Assignments of error Nos. 3, 4, 5, 6, 7, 9, 10, and 11 are deemed abandoned by appellant since they are not brought forward and argued in his brief. Rule 28, Rules of Practice in the Court of Appeals of North Carolina.

By his eighth assignment of error, defendant urges that prejudicial error was committed when the court allowed the solicitor to ask the defendant how much he weighed. We fail to see prejudicial error. This assignment of error is also overruled.

Defendant's remaining assignments of error are to the charge of the court. He first contends that the court in charging the jury as follows committed reversible error:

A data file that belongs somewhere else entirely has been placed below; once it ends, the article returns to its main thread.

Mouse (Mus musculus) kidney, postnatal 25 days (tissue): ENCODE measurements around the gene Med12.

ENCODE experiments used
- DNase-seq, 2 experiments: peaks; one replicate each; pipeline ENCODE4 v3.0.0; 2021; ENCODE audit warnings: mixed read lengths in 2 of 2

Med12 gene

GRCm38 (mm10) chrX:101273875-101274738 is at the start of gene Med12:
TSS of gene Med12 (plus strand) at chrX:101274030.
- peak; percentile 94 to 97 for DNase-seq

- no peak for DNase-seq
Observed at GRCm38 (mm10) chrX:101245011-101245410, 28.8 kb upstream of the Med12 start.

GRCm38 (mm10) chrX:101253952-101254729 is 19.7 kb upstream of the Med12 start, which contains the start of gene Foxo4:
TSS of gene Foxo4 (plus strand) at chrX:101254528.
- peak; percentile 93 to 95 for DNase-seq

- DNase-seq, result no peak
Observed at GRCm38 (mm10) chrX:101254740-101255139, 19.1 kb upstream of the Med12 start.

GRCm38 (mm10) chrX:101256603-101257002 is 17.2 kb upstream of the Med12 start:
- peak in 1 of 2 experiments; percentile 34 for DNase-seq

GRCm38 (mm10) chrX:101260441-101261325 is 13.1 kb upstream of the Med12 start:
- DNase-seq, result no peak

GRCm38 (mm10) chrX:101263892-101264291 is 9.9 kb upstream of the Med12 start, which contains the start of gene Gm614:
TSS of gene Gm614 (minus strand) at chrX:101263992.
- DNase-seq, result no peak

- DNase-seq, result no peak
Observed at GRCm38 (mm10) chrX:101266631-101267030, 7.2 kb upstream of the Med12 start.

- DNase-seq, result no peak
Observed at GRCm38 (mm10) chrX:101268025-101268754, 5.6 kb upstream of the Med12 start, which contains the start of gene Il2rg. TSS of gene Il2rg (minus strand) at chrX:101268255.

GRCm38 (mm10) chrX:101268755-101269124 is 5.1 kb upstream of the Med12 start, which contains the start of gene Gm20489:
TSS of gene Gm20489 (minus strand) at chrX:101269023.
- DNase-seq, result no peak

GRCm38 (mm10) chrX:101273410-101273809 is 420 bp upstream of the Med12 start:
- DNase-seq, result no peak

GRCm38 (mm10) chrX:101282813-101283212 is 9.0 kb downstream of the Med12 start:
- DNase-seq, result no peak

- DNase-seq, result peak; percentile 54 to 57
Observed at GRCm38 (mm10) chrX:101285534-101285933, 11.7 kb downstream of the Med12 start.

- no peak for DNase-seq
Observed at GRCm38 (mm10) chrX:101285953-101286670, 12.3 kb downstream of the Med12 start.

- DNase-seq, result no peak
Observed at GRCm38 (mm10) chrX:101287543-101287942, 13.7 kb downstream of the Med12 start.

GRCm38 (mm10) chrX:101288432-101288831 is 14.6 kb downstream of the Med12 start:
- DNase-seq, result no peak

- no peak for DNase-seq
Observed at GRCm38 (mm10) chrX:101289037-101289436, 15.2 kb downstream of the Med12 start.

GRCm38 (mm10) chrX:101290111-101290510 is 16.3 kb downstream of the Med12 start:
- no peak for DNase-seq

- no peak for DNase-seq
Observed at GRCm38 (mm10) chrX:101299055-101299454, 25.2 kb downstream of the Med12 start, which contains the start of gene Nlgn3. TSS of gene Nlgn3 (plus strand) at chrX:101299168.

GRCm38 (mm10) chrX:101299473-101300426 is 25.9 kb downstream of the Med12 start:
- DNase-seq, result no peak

"If the State proves beyond a reasonable doubt that the defendant intentionally killed Harold Farrington with a deadly weapon or intentionally inflicted a wound upon Harold Farrington with a deadly weapon which proximately caused his death, the law raises two presumptions: first, that the killing was unlawful, and, second, that it was done with malice. Then, nothing else appearing, the defendant would be guilty of second degree murder."

Defendant concedes that this portion of the charge is in accord with long-standing principles of law in this State. See State v. Propst, 274 N.C. 62, 161 S.E.2d 560 (1968), and cases there cited. He urges, however, that the court should have further instructed the jury: